What Should You Look For When Buying a Refurbished Digital Camera?
- Condition Clearly Defined - You will find many definitions for "Refurbished". Pay special attention to how a site defines the condition of their product, even contact the company to ask for clarification. Most often you can expect the refurbished camera to be packaged in a brown box. It might have limited signs of use and it may be missing some accessories that are not needed for the functionality of the camera.
- Refurbished Is - A digital camera (in this case) that is returned by a customer, sidelined due to a defect, has a software issue or an overstock item. Whatever the reason, every camera should have been thoroughly tested, repaired as needed to function as new, but may show signs of cosmetic wear.
- Trusted Retailer - Take the time to research the company selling refurbished product. How long have they been in business, do they specialize in selling refurbished product? Do they have customer testimonials to back them up, do they offer a satisfaction guarantee in addition to a product warranty? Do they have any trusted seller ratings such as being accredited with the Better Business Bureau? Buying refurbished is different than buying new and you should feel confident in who you buy from.
- Support - Does the retailer provide you with help after the sale? Do they have a customer service department and are extended warranties offered? Do they even allow you to return the product if it has an issue, or if it ended up not what you wanted after all?
Where Can You Buy Refurbished Cameras?
- Local Stores - Some stores sell refurbished equipment, but they do not specialize in it and their definition of refurbished may have been a floor demonstration unit that could have major defects.
- Big Box Online Retailers -Many online sources will have a combination of new, used and refurbished. You must pay special attention to the description of the condition, sometimes it may seem like refurbished, but it really is a used item, which means it might not have been thoroughly tested and could possibly be damaged. Make sure they define what their conditions mean and even check out their customer testimonials. The bottom line though, is they do not specialize in this type of product.
- Direct from Manufacturer - Manufacturers can offer refurbished digital cameras as well, this source is certainly more trusted, however, the selection and availability of digital cameras can be severely limited, and sometimes the discount is not a big savings.
- Specialty Retailers like Tech For Less - This is our main business, we specialize in this stuff. When you buy refurbished digital cameras from us, you know you are getting exactly that. Our large inventory also gives you the freedom to select the right camera to fit your needs.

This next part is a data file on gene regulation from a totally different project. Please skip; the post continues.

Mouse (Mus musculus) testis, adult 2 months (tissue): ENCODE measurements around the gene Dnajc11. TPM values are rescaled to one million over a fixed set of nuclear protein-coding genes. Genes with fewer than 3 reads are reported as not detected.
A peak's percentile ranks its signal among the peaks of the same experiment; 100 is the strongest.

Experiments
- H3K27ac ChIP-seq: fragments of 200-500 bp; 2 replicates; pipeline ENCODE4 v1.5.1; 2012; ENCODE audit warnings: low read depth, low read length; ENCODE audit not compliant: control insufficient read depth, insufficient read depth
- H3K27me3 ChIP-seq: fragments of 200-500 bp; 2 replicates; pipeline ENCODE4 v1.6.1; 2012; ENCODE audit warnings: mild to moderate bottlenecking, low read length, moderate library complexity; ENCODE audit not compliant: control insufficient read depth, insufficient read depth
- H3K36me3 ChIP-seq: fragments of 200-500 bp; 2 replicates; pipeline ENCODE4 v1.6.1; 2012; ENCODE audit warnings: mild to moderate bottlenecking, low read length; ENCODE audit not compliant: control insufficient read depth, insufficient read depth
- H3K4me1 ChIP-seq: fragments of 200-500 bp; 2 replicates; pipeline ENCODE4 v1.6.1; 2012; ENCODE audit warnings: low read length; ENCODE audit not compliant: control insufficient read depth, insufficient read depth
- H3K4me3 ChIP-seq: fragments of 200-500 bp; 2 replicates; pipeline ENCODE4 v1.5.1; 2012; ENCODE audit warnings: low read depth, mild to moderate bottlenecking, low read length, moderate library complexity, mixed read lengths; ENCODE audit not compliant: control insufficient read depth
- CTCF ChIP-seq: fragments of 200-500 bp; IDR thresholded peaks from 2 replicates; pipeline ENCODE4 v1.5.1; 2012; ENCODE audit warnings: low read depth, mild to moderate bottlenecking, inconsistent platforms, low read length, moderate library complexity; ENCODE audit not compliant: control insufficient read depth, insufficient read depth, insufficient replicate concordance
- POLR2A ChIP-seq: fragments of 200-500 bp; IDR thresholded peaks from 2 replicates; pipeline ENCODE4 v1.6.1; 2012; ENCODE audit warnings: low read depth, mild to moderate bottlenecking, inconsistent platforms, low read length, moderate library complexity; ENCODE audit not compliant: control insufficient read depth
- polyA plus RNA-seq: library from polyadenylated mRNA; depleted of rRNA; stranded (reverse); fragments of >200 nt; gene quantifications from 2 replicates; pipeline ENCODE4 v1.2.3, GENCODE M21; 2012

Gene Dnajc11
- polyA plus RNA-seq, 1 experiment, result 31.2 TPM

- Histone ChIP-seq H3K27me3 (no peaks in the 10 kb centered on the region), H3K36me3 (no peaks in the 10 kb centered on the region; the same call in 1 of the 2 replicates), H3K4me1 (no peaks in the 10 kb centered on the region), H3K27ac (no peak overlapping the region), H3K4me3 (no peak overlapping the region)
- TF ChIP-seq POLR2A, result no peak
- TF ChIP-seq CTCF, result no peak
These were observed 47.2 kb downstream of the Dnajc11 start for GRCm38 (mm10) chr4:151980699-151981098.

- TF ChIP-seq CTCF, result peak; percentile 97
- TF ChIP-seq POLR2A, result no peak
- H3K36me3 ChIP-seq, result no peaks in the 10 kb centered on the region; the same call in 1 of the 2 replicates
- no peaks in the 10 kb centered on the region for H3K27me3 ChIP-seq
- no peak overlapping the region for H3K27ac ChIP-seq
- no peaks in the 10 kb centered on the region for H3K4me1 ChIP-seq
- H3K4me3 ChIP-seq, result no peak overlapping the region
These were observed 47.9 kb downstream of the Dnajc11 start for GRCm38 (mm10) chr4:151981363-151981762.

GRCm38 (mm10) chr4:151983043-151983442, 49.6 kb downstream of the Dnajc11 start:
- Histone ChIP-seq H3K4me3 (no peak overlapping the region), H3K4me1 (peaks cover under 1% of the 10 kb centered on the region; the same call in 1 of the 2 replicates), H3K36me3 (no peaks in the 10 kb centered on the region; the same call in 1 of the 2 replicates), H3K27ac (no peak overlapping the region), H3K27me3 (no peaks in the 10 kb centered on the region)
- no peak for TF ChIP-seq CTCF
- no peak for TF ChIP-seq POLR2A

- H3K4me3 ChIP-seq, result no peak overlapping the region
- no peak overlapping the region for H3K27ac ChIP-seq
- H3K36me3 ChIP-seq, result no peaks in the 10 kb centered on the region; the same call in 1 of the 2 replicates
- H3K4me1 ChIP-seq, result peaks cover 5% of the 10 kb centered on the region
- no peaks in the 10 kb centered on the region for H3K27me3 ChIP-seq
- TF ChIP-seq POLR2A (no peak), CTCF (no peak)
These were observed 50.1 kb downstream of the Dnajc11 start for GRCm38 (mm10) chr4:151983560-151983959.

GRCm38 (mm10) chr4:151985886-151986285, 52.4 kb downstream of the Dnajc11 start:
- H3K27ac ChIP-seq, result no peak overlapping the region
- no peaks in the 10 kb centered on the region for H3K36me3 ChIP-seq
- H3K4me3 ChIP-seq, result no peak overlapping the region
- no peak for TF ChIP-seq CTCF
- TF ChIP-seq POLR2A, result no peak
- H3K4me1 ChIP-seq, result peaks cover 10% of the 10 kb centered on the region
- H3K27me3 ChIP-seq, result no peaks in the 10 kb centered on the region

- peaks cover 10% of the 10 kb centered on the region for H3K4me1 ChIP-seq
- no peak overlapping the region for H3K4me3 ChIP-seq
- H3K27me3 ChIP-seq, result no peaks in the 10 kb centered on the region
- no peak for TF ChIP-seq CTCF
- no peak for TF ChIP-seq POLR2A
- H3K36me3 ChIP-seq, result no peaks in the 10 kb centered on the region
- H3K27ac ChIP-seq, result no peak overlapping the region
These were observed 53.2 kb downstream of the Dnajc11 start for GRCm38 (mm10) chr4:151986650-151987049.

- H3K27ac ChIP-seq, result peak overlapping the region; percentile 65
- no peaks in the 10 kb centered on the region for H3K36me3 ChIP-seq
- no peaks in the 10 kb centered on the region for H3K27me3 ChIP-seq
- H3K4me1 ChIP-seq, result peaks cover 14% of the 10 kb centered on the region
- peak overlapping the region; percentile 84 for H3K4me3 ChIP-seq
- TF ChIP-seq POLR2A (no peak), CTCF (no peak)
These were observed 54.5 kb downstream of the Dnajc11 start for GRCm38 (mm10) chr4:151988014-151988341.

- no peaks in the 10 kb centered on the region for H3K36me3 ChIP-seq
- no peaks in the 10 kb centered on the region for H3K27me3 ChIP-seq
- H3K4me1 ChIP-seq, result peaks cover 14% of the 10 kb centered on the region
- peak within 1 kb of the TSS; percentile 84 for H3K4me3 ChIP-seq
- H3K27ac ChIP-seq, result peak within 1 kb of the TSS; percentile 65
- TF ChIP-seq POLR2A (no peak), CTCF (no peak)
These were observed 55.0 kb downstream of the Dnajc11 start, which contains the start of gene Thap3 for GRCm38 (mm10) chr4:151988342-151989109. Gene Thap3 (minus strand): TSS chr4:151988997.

Why Buy Refurbished Digital Cameras From Tech For Less?
- Quality Control - We test and inspect every camera that comes to our warehouse. Each digital camera is tested by one of our expert technicians to ensure it is in working order before it is shipped to you.
- Wide Selection - You will find hundreds of top name brand cameras on our site, and we make the search process easy. You can narrow your search easily by brand, condition, megapixels, price and more.
- Price - You'll find our prices are always low and we keep them there by buying our inventory in large quantities and passing the savings on to you.
- Guarantee - Your purchase is backed by a 30 Day Money Back Guarantee. When you purchase a refurbished camera from Tech For Less, you are buying with confidence that your purchase is guaranteed.
- Customer Service - Our knowledgeable staff can help you with questions or concern you may have with your purchase or if you want to ask questions about our products before you buy.
- Return Policy - In the unlikely event that there is an issue with your product, we make it easy to return the item. All products carry a 90 Day Tech For Less Warranty, with a full refund or product replacement.
Buying Refurbished Digital Cameras puts those brands in reach that you may have put off because of their price or your current budget. When you consider refurbished, you can experience those brands without breaking the bank. What's not to like? When you buy refurbished cameras - you're not settling - you are saving because you get more for less!
One final note. Not all refurbished products are sold using the high standards we use here at Tech For Less. That's why it really pays to shop with an industry leader like Tech For Less. We've been selling refurbished right since 2001 to over 1 million customers.
The Tech For Less Promise:
Join the over 1 million satisfied customers we've been serving since 2001. We inspect and test all of our products to ensure it meets the manufacturer quality standards. We have a 30 Day Return Policy and every product has the Manufacturer Warranty against defects. If there does happen to be an issue, we will work with you to make it right!
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candace b. - Aug 18th 2014